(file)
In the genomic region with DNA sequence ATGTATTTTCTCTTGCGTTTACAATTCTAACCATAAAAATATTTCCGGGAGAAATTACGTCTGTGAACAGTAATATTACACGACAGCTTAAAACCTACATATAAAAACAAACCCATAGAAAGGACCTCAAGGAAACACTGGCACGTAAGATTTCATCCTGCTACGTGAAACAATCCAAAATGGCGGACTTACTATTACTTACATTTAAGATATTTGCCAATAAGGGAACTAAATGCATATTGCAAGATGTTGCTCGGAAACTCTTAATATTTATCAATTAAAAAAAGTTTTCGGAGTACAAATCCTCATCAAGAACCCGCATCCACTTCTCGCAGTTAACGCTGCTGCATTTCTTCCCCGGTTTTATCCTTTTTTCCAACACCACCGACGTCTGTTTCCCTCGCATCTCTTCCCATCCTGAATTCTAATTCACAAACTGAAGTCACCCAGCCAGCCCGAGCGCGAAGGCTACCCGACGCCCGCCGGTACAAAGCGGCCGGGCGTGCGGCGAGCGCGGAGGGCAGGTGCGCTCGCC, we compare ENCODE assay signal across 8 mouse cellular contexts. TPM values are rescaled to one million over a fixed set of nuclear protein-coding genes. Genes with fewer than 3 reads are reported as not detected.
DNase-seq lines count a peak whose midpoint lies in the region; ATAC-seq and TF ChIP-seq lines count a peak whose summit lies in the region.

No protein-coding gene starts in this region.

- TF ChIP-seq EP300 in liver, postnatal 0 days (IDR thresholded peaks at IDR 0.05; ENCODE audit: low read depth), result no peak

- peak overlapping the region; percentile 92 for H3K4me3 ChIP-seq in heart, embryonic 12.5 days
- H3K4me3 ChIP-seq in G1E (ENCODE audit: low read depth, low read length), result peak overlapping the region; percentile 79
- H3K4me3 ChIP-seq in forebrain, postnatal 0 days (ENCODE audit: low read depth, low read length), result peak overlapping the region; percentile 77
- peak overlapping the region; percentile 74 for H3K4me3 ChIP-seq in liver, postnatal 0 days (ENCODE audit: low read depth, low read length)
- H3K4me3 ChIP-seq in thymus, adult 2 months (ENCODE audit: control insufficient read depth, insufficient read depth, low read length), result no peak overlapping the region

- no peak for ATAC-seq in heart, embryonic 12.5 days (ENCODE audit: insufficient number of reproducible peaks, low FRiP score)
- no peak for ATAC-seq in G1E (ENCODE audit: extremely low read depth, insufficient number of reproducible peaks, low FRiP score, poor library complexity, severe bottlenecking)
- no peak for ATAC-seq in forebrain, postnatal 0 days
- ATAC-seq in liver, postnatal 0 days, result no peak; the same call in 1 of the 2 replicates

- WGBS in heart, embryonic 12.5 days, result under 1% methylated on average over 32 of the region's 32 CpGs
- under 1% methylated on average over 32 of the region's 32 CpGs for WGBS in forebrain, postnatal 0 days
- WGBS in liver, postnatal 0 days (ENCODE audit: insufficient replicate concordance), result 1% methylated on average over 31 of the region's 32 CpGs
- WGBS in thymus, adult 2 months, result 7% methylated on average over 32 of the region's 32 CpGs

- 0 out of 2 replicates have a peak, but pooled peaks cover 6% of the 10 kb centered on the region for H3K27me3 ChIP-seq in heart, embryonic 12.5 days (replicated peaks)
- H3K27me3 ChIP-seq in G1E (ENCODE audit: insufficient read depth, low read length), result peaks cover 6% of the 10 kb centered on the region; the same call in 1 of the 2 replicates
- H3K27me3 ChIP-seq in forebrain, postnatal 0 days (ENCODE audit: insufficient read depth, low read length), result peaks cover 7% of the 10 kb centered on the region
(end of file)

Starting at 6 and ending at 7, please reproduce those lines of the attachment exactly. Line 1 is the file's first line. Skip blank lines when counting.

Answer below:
- H3K4me3 ChIP-seq in G1E (ENCODE audit: low read depth, low read length), result peak overlapping the region; percentile 79
- H3K4me3 ChIP-seq in forebrain, postnatal 0 days (ENCODE audit: low read depth, low read length), result peak overlapping the region; percentile 77